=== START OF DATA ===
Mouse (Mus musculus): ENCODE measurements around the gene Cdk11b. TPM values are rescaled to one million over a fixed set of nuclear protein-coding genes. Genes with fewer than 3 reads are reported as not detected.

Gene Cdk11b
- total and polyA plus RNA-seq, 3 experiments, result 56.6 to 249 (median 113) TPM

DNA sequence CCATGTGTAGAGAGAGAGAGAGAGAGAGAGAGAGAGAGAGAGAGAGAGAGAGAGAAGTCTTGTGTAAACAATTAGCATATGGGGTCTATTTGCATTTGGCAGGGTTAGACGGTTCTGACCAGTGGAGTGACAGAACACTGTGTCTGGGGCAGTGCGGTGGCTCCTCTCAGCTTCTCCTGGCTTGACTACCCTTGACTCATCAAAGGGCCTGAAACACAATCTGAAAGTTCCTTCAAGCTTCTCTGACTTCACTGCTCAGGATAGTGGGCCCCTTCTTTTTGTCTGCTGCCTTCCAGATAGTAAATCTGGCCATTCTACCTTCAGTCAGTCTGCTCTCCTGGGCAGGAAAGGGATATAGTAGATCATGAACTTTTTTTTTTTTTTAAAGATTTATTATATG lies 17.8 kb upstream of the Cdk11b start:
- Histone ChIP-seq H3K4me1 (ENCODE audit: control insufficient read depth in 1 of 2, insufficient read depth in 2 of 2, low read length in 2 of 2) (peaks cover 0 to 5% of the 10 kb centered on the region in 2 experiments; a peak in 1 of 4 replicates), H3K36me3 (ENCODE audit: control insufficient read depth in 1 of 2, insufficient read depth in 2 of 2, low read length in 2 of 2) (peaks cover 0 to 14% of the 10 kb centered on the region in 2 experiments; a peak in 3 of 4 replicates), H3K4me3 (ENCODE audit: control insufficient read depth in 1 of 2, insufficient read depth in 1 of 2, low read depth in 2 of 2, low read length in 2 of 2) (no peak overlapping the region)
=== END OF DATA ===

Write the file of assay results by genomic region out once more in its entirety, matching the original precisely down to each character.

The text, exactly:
Mouse (Mus musculus): ENCODE measurements around the gene Cdk11b. TPM values are rescaled to one million over a fixed set of nuclear protein-coding genes. Genes with fewer than 3 reads are reported as not detected.

Gene Cdk11b
- total and polyA plus RNA-seq, 3 experiments, result 56.6 to 249 (median 113) TPM

DNA sequence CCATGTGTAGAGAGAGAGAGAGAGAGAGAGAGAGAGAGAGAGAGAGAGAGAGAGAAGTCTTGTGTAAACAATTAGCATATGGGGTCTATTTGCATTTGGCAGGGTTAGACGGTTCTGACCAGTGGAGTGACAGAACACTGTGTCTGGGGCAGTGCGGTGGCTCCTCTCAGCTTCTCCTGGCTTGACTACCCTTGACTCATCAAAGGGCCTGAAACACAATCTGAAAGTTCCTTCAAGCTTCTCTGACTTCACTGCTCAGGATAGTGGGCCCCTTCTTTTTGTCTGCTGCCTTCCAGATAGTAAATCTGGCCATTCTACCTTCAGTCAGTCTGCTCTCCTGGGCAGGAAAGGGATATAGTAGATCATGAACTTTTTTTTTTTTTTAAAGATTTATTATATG lies 17.8 kb upstream of the Cdk11b start:
- Histone ChIP-seq H3K4me1 (ENCODE audit: control insufficient read depth in 1 of 2, insufficient read depth in 2 of 2, low read length in 2 of 2) (peaks cover 0 to 5% of the 10 kb centered on the region in 2 experiments; a peak in 1 of 4 replicates), H3K36me3 (ENCODE audit: control insufficient read depth in 1 of 2, insufficient read depth in 2 of 2, low read length in 2 of 2) (peaks cover 0 to 14% of the 10 kb centered on the region in 2 experiments; a peak in 3 of 4 replicates), H3K4me3 (ENCODE audit: control insufficient read depth in 1 of 2, insufficient read depth in 1 of 2, low read depth in 2 of 2, low read length in 2 of 2) (no peak overlapping the region)